Data protection compliance is very much on internal audit's radar. However in the latest instance Sage, a FTSE 100 company, announced a data breach (11 August) and at the same time announced that its share price had fallen 3.9%.
Such an announcement clearly brings home the message to internal audit and to our stakeholders – ie board and audit committees – that data breaches aren't simply a reputational issue or a potential sanction issue, they can actually impact on the value of the business and impact on potential shareholders investing in the business.
According to the announcement, published on IT Governance, Sage notified roughly 280 of its UK business customers that their data, including employee financial and salary data, may have been affected by a breach.
According to The Antisocial Engineer the breach was conducted by an employee but it is unclear, at this point in time, whether the data was stolen or just viewed. The announcement confirms that City of London police are investigating the case, and the ICO has been informed, although there is nothing as yet on the ICO website.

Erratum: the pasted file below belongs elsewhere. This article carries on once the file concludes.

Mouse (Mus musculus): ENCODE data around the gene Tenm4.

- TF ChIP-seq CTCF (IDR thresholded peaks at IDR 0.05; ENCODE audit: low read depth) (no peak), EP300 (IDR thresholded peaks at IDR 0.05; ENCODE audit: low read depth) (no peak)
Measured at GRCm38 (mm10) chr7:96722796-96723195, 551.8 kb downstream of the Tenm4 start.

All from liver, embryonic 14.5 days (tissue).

From an internal audit perspective there are several actions that could be considered:
|1. Does your organisation use Sage?|
|2. Does your organisation know whether or not the payroll data of employees been accessed?||It appears, from the announcement that employees financial and salary data may have been accessed, ie there is a risk of identity theft|
|3. Does your organisation outsource any of its financial functions including payroll?||If so there is a need to confirm whether or not the provider uses Sage and if so what action they have taken or are taking|
|4. If your organisation uses Sage what action now needs to be taken to mitigate the risk to employees and others?||Perhaps a communication from finance/HR to advise staff to monitor their accounts in case of identity theft|
|5. Develop a response plan if employee data has been breached|
It would also be useful to prepare a briefing to internal audit stakeholders to ensure they are aware of the Sage data breach. Remind them of the true cost of a data breach: reputational, remediation costs, sanctions and also that share prices may also fall, as was the case with Sage.
Experian have produced some useful guidance in this area: Data Breach 'A Customer First' Approach for Response Effectiveness
ICAEW's member magazine Economia also reported the Sage story